NASA lunar probe blasts 461 gigabytes of moon data per day back home

A 13-inch-long tube, called a Traveling Wave Tube Amplifier, is making it possible for NASA scientists to receive massive amounts of images and data about the moon's surface and environment

LRO calling
On its current space scouting mission, NASA's Lunar Reconnaissance Orbiter (LRO) is using a pumped up communications device to deliver 461 gigabytes of data and images per day, at a rate of up to 100 Mbps.

As the first high data rate K-band transmitter to fly on a NASA spacecraft, the 13-inch-long tube, called a Traveling Wave Tube Amplifier, is making it possible for NASA scientists to receive massive amounts of images and data about the moon's surface and environment.

The amplifier was built by L-3 Communications Electron Technologies in conjunction with NASA's Glenn Research Center. The device uses electrodes in a vacuum tube to amplify microwave signals to high power. It's ideal for sending large amounts of data over a long distance because it provides more power and more efficiency than its alternative, the transistor amplifier, NASA stated.

A traveling wave tube is needed for high frequency and high power applications such as deep space communications because of its higher power capability and efficiency when compared to solid-state devices, NASA stated. The amplifier uses a new waveguide for input and output that adds strength to withstand mechanical shock and vibrations for enhanced reliability while traveling in the harsh environment of space.

In addition, the amplifier can be used to increase the rate of data transfer from Earth-orbiting satellites for improved weather forecasting and Earth observation for climate change. Possible future applications for the amplifier include air traffic control of transoceanic flights and tracking ships at sea, NASA stated. It also could enable real-time data transfer from future Earth-orbiting satellites. Such satellites are used to track migratory animals, endangered species, icebergs, volcanic eruptions and forest fires, and to aid in search and rescue operations, NASA stated.

For now though, the LRO collects information about the moon's geography, climate and environment transmits this information to a receiver at a Ka band antenna network at White Sands Test Facility in New Mexico. Scientists are using the data to compile high-resolution, 3D maps of the lunar surface.

According to NASA, Traveling Wave Tube Amplifiers have been used for other planetary missions, such as Kepler and Cassini, but previous designs were less powerful. According to Rainee Simons, chief of Glenn's Electron and Optoelectronic Device Branch, engineers had to redesign the internal circuitry of the amplifier.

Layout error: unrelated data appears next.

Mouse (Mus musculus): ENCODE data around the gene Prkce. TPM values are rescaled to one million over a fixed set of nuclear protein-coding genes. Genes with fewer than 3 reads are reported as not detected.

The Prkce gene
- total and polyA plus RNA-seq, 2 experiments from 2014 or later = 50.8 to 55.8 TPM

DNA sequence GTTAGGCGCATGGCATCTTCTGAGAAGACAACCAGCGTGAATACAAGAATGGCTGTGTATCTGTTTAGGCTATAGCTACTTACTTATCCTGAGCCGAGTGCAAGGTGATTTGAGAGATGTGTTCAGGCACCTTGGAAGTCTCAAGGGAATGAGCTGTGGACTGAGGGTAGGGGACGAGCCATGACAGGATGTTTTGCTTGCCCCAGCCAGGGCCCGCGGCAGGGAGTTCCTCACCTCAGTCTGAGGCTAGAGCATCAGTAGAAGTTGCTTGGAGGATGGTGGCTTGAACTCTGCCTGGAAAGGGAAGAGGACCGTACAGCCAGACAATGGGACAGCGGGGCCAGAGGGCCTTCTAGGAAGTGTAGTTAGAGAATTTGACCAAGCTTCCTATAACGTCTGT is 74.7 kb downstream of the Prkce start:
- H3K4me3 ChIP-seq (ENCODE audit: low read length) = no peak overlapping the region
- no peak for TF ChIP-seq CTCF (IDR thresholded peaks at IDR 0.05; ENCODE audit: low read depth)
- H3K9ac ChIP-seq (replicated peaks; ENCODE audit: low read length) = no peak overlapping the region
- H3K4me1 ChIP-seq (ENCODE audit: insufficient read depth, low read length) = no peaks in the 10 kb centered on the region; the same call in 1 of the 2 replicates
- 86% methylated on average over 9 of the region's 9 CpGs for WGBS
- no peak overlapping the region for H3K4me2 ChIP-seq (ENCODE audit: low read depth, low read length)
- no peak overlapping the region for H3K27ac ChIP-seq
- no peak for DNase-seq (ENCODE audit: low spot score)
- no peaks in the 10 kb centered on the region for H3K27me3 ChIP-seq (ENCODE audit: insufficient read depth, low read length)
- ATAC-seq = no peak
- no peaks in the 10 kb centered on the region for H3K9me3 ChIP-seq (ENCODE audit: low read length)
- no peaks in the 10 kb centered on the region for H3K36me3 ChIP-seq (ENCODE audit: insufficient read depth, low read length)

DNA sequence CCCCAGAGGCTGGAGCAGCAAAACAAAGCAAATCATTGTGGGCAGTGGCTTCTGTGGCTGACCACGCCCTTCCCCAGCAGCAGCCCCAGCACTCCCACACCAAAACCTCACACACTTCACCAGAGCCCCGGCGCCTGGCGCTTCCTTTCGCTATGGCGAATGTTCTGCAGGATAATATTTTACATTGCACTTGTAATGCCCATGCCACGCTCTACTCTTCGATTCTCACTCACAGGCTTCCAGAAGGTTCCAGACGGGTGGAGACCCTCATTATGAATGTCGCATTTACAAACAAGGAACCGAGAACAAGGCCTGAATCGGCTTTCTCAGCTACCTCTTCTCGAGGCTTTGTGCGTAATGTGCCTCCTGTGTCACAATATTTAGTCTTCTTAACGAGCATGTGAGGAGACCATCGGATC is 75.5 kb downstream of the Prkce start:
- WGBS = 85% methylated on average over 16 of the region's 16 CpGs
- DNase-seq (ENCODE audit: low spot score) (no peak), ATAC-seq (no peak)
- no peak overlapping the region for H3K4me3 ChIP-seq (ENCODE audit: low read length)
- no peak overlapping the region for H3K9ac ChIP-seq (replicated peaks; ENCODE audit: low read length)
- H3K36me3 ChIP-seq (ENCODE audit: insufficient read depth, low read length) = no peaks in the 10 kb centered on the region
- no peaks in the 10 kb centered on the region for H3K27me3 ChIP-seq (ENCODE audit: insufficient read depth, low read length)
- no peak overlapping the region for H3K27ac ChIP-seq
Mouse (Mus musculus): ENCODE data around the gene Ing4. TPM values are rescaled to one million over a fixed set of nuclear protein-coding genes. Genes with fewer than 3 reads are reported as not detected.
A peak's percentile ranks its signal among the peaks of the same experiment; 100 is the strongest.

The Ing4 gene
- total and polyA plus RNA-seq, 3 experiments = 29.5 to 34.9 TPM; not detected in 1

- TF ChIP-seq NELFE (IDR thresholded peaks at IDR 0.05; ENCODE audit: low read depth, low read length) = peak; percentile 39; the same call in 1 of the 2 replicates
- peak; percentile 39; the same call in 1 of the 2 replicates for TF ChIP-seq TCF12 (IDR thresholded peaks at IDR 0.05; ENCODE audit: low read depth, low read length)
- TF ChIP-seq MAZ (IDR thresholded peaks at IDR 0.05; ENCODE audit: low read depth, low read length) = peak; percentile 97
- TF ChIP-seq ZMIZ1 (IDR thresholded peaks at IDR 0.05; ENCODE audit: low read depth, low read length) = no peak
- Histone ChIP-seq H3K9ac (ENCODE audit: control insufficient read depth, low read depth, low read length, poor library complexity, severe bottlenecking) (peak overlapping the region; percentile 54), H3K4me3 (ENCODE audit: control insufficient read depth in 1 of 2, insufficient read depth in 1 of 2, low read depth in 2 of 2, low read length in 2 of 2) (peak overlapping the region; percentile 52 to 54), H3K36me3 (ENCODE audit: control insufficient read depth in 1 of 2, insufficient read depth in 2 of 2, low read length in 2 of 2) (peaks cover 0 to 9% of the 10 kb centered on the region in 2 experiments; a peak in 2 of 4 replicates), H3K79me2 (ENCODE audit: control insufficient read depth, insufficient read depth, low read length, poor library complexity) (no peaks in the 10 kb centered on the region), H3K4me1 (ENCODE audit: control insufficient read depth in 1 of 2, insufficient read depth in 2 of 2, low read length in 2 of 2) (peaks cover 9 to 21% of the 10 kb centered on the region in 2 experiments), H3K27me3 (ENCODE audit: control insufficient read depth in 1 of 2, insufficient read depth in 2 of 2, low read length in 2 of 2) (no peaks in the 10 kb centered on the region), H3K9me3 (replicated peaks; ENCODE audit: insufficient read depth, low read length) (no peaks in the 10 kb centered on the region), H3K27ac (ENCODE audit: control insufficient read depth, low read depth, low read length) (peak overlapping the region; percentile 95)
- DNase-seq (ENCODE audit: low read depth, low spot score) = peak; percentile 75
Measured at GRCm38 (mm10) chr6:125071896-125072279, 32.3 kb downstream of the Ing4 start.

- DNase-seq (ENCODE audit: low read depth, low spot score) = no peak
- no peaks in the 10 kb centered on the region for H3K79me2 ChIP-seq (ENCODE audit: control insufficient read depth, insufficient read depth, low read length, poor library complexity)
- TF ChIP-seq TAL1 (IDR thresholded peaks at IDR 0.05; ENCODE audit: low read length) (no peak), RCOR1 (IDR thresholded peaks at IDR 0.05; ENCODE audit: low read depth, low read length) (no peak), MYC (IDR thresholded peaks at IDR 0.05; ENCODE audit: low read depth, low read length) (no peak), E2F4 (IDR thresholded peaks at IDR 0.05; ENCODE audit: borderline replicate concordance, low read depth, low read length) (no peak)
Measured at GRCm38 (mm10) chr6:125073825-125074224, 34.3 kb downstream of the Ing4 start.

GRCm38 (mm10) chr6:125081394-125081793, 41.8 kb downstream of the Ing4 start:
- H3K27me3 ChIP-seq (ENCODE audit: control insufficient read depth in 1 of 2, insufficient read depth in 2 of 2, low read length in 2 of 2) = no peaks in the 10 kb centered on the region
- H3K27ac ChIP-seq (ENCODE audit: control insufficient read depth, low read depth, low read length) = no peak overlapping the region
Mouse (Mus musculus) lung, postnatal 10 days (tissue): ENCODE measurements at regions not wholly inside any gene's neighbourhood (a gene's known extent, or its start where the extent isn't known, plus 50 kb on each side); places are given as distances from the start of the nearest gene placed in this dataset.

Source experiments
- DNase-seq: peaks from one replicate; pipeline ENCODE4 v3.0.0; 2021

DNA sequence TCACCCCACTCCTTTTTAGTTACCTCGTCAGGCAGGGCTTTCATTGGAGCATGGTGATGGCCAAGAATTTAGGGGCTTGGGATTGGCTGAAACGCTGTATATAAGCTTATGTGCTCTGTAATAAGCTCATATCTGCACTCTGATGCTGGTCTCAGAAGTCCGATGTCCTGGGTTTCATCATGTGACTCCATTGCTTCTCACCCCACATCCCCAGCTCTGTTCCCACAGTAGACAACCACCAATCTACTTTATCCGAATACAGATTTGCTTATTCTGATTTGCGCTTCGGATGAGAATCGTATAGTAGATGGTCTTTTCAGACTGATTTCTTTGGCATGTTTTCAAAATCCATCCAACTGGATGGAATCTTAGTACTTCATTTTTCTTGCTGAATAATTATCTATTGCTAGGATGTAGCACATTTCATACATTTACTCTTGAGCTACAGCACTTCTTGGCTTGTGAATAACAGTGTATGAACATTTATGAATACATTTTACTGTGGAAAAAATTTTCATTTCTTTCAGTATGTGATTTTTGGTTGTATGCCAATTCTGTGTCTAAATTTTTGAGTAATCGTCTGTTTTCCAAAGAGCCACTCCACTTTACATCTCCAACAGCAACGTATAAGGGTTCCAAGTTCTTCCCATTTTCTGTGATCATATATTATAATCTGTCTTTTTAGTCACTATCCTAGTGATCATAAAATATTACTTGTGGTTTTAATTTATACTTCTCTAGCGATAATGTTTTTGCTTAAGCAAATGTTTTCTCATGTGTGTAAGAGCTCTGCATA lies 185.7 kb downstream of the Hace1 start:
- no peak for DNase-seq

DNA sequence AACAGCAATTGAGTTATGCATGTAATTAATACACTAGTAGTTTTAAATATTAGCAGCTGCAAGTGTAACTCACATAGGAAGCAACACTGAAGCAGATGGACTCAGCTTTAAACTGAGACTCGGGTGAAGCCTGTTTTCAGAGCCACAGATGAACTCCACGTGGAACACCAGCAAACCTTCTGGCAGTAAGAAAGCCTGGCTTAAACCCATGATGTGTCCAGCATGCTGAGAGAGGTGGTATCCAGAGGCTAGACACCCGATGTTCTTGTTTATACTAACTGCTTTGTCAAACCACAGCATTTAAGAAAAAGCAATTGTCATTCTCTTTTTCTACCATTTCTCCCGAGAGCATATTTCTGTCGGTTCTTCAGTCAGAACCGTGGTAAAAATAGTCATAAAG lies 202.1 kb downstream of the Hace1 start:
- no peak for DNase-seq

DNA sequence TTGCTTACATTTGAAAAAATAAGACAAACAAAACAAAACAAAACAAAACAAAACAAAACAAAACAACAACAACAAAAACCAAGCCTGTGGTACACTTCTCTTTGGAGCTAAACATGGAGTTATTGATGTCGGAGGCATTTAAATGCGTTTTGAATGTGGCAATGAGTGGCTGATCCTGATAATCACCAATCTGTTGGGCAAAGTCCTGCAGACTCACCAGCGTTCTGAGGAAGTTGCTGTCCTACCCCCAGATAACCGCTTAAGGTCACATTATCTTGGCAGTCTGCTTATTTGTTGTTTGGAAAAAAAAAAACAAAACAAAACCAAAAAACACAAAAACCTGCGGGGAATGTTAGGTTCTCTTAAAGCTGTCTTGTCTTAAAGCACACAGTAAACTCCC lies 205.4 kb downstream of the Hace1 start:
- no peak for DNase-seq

The orbiter's Traveling Wave Tube Amplifier is also more efficient than previous amplifiers. When it comes to launching satellites, weight means money. The heavier the spacecraft, the more fuel it needs to reach orbit. Because the new amplifier packs more power into a lighter design than previous microwave amplifiers, it's cheaper to fly, NASA stated.

For its primary mission, LRO will orbit above the moon at about 31 miles for one year. The spacecraft's instruments will help scientists compile high resolution, three-dimensional maps of the lunar surface and also survey it at many spectral wavelengths. A series of four engine burns through June 27 will finalize LRO's initial orbit. During this phase, each of its seven instruments is checked out and brought online.

The satellite will explore the moon's deepest craters, examining permanently sunlit and shadowed regions, and provide understanding of the effects of lunar radiation on humans. LRO will return more data about the moon than any previous mission.

Now how that data will ultimately be used is up in the air as Norm Augustine, chair of the United States Human Space Flight Plans Committee review, has said NASA lacks the financial  backing to continue pursuing manned space programs.  Augustine told PBS "the human space flight program really isn't executable with the money we have."

While its future is being debated, NASA today said it would offer $50 million in stimulus money to further develop private commercial spacecraft.

NASA has been hedging it bets with commercial space support.  The space agency recently announced its Commercial Crew and Cargo Program looks to develop and demonstrate safe, reliable, and cost-effective capabilities to transport cargo and eventually crew to low-Earth orbit and the International Space Station.

The new program, known as "CCDev," represents a milestone in the development of an orbital commercial human spaceflight sector, NASA stated. By maturing "the design and development of commercial crew spaceflight concepts and associated enabling technologies and capabilities," the program will allow several companies to move a few steps forward towards the ultimate goal of full demonstration of commercial human spaceflight to orbit, NASA said.

CCDev will go hand-in-hand with NASA's existing $500 million Commercial Orbital Transportation Services (COTS) which is supporting the private development of commercial cargo transportation from companies such as SpaceX and Orbital.

The program further develops the strategy that NASA's low-earth orbit  work will soon be left to private hands. The agency could then focus on the moon and beyond, barring budget disasters.

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